Madeline Gannon is the Robot Whisperer

By Nathaniel Scharping | December 21, 2015 4:22 pm
robot_whisperer

(Credit: Madeline Gannon/Instructables)

You don’t need to be Tony Stark to have a robot assistant anymore.

During a fellowship at Autodesk’s Pier 9 workshop, Madeline Gannon, a Ph.D. candidate at Carnegie Mellon University, combined motion capture technology with a robotic arm to create an interactive system that reads human motions and responds to them accordingly. In the video below, watch a robotic arm observe and follow Gannon, turning and flexing to match her movements like a charmed snake.

Opening Its Eyes

The robot “sees” with a  Vicon motion camera system paired with reflective wearable markers that tell the robot where to look. Quipt, the control software Gannon developed, acts as an interpreter, translating human motions into instructions for the robot. The actions themselves come from Robo.Op, an open-source library created by Gannon that contains movement commands. Quipt also includes an Android app that provides a continuous readout of its commands so controllers can stay updated.

The robot arm works with humans through a few basic modes of operation. It can follow by tracking, say, a human hand while remaining a set distance away. It can also mirror movements: turning to look where a person is looking, for example. The robot can also be told to avoid markers, moving to keep a certain distance away at all times.

Madeline Gannon plays with her robot. (Credit: Madeline Gannon/Instructables)

Ultimately,the program allows robots to respond directly to human actions instead of the typed commands most robots rely on today. Preprogrammed command sets are helpful on an assembly line where the job is repetitive, but it’s far more difficult to pre-program a robot that thrives in a dynamic environment, such as a construction site. Because Quipt constantly receives inputs in the form of human motion, robots can adapt on the fly to stimuli in their surroundings. This could conceivably allow a robot to be employed anywhere a human needs to use a tool.

A New Frontier for Robotics

While movement-tracking technology is by no means revolutionary, Quipt significantly extends the functionality of interactive robots. By pairing motion inputs with a large library of commands, robots can move and interact with more freedom than before, opening up a range of new tasks. And by making the technology open-source, Gannon hopes to stimulate interest in a field hampered by prohibitively high costs of entry — robots are expensive and require specialized knowledge to program and use.

An app allows Madlab to control the robot from a smartphone. Credit: Madlab.cc

With her design studio Madlab, Gannon is working to open up the field of robotics to designers and artists without requiring an engineering degree. She states on the Madlab website:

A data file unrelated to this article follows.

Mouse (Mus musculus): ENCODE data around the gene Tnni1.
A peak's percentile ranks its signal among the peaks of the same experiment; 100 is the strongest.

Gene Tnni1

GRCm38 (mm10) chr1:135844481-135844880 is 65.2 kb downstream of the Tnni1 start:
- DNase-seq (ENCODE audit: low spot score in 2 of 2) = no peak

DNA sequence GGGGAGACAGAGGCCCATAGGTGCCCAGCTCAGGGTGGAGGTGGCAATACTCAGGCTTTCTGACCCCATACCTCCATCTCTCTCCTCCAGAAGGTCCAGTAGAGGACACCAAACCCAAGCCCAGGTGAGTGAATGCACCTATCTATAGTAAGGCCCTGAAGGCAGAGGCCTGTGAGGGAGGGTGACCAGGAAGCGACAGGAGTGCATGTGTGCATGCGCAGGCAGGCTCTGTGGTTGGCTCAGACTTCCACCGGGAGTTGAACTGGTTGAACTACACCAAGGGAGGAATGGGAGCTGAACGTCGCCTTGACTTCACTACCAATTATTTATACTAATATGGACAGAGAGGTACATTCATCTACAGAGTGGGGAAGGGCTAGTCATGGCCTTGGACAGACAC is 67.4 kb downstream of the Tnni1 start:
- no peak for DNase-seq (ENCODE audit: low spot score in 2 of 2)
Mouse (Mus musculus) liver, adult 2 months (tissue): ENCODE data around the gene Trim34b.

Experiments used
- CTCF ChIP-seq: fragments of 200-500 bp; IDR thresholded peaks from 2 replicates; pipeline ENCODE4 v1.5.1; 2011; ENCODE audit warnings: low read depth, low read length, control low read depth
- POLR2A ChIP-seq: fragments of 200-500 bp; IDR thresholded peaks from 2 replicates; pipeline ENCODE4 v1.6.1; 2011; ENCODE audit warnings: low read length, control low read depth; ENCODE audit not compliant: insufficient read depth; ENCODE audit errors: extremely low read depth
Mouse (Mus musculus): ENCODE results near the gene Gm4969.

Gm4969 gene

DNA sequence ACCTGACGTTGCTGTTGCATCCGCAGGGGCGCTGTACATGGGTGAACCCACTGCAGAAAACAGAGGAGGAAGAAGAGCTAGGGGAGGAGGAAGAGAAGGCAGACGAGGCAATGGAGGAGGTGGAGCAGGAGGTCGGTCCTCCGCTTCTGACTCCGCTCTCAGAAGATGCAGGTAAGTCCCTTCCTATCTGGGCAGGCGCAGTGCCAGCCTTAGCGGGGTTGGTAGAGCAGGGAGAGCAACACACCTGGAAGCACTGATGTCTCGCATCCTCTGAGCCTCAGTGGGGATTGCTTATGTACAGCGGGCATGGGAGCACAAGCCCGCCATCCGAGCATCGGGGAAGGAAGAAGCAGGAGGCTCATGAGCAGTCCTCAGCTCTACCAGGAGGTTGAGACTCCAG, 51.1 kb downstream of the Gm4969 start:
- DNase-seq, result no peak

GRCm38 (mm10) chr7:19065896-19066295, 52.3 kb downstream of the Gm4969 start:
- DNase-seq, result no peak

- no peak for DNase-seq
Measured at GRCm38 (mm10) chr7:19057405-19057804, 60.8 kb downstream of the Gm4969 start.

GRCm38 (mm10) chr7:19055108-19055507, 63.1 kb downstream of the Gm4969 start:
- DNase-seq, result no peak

“Adapting [Industrial Robots] for uses outside of manufacturing domains can change industrial robots from adversaries into collaborators. Instead of developing ways for IR’s to replace human labor, a collaborative model can create ways for IR’s to augment, amplify and extend human capabilities and creativity.”

Their projects include an app that lets users control a robot with a swipe of a finger, and another app that instructs a robot to copy shapes drawn on a screen. Another featured project is a robot arm that rocks a cradle, responding to a baby’s cries with more vigorous motion.

If robots are going to share our workspaces as we move forward, we’re going to have to teach them to act a bit more human.

CATEGORIZED UNDER: Technology, top posts
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  • William Westbrook

    I program industrial control systems. I’d love to work on the multiple axis robots like the ones in this video. Sadly most of my “Robotic” experience has been with simple “pick & place” units. I typically gave my units more freedom to interact with other hardware and people (by way of light curtains and guarding) than the multiple axis robots were given by their programmers. Ever since I first became aware of motion capture I’ve wondered why that technology wasn’t used in robotics to do just what we see in this video. Does the world have no imagination, or do the people that pay for such things only trust academics with this type of innovation. If I could have had a shot at it in 1990 this would already be boring news. For example couple a database to a PLC and time date stamp state changes and you can see everything the system did since it was installed for maintenance and development purposes. A rudimentary coupling of functions should be routine and requires no fan fare, but getting the chance to do it is frequently beyond the reach of everyday engineers who like everyone else works for accountants. Thank goodness for this magazine for showing those people what we could have had decades ago were it not for the profit line being the only thing that matters.

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